• James Zou, PhD, assistant professor of biomedical data science: He develops novel machine-learning tools that enable researchers to make complex predictions and quantify disease mechanisms using population genomics and epigenomics data. He is devising new deep-learning models to increase the accuracy of predicting genetic risk from genotypes and of identifying distinct cell populations based on single-cell transcriptional profiles.

Additionally, four Stanford faculty members from other schools were also named CZ Biohub investigators, along with 15 researchers from UCSF and 13 from UC-Berkeley.



5 Questions: Taia Wang on why some develop severe dengue disease

Written by Ruthann Richter

Source: Stanford Medicine News

A new study has found a specific immunologic response among people likely to get severe dengue disease. The work could help lead to a screening test for people at risk of getting a serious case of the disease and to targeted vaccines.

Dengue is a mosquito-borne viral infection that can lead to severe disease and death. Endemic in at least 100 countries, it is carried by the same mosquitoes that transmit Zika, yellow fever and chikungunya infections. The incidence of dengue infection has risen sharply in recent years, with some 50 million to 100 million cases reported each year.

Some infected individuals become ill with flulike symptoms, such as high fever, headache, vomiting, muscle and joint pain and skin rash. But in a small number of cases, it leads to more serious symptoms, including severe abdominal pain, persistent vomiting and severe bleeding. As many as 20,000 people die every year of the disease, which has no specific treatment. A novel vaccine for dengue was introduced in late 2015 and is commercially available in some countries. But large-scale trials of the vaccine have shown it to be only about 60 percent effective in people older than 9, and less than 45 percent effective in children younger than that.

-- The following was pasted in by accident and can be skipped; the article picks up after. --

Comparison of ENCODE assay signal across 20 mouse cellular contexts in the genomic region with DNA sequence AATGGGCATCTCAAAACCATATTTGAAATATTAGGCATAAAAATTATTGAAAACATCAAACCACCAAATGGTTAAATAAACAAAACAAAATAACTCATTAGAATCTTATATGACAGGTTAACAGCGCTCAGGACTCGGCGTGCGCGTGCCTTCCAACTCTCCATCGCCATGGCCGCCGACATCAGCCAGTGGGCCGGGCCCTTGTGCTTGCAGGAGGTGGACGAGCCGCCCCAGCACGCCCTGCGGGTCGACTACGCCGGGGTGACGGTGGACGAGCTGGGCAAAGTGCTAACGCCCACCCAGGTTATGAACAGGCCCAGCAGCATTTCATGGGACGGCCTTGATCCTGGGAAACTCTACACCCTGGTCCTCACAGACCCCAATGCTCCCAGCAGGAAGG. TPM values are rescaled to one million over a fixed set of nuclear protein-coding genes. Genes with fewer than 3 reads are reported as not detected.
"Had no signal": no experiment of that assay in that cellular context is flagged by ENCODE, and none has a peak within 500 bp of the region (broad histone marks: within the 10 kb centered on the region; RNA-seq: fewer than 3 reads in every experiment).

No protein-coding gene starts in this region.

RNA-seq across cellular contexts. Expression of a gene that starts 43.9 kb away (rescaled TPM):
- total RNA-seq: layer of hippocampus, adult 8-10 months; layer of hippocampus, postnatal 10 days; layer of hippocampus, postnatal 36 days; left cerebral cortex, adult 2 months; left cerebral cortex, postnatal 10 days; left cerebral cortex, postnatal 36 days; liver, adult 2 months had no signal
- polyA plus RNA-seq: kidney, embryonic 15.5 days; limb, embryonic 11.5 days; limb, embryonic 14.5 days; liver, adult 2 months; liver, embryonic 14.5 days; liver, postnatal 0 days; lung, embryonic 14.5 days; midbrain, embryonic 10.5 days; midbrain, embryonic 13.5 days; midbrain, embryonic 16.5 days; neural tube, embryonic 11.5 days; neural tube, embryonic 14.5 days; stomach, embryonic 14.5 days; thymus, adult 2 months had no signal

Stanford virologist Taia Wang, MD, PhD, an assistant professor of infectious diseases and geographic medicine, was the lead author of a study published Jan. 27 in Science which found that some people may be more susceptible to severe dengue disease than others. Writer Ruthann Richter recently asked Wang about the disease and the study’s findings.

Q: Why is dengue so difficult to prevent and treat?

Wang: Dengue viruses are an especially challenging target from a vaccine development perspective. Most effective vaccines work by producing antibodies, a subset of which can prevent the virus from entering a cell by “neutralizing” it. Unlike other viruses, antibodies that bind to dengue viruses but fail to neutralize it can actually enhance dengue disease. Making matters worse, there are also four major serotypes of dengue viruses, so an effective and safe vaccine would need to elicit neutralizing antibodies against all four types at once.

The treatment of patients who go on to develop dengue disease poses another set of challenges. Severe cases are most successfully managed when patients are caught early and treated in the hospital, yet we don’t currently have a good way to predict who will develop severe disease. In addition, there are no specific medications that can be used to treat dengue disease; we rely on hydration and blood products for management of severe cases, which is very resource-intensive. This is a serious problem since most dengue infections occur in parts of the world where access to medical care is limited.

Q: Who is at greatest risk for the disease and why?

Wang: The greatest risk factor for progression to severe dengue disease is virus infection in the presence of antibodies that bind to the virus, but do not neutralize it. We typically think of antibodies as protecting us from infection; dengue infections pose a rare example of a situation where some antibodies can enhance disease. This antibody-dependent enhancement most commonly occurs when someone is infected for the second time. When this happens, antibodies that were produced during the first exposure can enhance the severity of subsequent infection.  Still, progression to severe disease during second infections is relatively rare, and the reason for progression has not been understood, which limits early clinical intervention. Our study was driven by a desire to understand why some people progress to severe disease during secondary dengue infection while others do not. 

Q: Can you tell us about the findings?